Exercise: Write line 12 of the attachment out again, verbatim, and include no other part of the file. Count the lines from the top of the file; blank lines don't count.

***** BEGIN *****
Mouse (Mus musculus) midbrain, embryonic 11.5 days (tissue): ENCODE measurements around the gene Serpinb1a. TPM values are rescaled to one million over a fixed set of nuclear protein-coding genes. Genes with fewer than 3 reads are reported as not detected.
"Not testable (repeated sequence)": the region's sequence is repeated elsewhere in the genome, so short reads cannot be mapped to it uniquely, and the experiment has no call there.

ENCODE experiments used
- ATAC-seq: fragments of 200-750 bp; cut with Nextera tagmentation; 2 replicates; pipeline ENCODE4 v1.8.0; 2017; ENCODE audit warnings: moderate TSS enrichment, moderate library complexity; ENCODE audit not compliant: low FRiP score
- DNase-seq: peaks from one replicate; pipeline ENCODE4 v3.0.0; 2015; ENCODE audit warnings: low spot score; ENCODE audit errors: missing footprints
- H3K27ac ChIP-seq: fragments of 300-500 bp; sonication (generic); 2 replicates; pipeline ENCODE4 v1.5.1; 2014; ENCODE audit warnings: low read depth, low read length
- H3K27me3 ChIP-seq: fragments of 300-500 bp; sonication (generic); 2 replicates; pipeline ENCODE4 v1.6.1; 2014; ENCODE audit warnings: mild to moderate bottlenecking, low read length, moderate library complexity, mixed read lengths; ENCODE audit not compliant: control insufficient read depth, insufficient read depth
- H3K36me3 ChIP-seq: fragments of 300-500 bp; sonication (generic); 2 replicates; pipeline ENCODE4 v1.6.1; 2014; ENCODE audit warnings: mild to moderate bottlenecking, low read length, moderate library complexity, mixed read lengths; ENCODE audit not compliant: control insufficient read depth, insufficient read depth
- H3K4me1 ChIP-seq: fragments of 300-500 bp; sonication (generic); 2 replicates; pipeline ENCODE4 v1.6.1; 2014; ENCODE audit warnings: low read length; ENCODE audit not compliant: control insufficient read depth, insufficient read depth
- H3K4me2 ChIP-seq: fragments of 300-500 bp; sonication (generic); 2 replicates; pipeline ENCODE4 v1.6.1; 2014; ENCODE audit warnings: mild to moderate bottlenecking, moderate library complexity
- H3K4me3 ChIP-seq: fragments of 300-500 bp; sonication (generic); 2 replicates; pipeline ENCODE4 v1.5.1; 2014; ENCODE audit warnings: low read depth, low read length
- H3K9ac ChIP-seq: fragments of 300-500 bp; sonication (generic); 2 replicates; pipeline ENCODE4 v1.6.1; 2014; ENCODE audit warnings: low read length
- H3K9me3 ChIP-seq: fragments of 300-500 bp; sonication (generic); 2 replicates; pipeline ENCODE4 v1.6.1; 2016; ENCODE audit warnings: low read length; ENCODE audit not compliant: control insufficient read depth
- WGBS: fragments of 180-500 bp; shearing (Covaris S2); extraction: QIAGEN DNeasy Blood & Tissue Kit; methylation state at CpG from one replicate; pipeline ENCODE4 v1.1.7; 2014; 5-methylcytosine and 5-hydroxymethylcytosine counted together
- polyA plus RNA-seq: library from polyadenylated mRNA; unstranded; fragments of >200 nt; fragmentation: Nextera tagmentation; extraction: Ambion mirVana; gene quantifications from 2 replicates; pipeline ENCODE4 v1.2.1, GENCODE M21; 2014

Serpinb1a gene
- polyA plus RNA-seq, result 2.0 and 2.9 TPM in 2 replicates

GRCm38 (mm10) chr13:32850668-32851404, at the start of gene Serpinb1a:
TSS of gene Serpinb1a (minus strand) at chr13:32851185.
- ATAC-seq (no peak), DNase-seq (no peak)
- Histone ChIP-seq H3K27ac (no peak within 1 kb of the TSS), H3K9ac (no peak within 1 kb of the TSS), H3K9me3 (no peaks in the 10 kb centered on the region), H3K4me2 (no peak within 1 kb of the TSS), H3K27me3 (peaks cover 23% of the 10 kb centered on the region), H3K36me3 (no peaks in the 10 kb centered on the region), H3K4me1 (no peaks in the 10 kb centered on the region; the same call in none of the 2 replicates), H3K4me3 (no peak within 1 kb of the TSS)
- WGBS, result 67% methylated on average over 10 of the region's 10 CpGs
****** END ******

- H3K9ac ChIP-seq: fragments of 300-500 bp; sonication (generic); 2 replicates; pipeline ENCODE4 v1.6.1; 2014; ENCODE audit warnings: low read length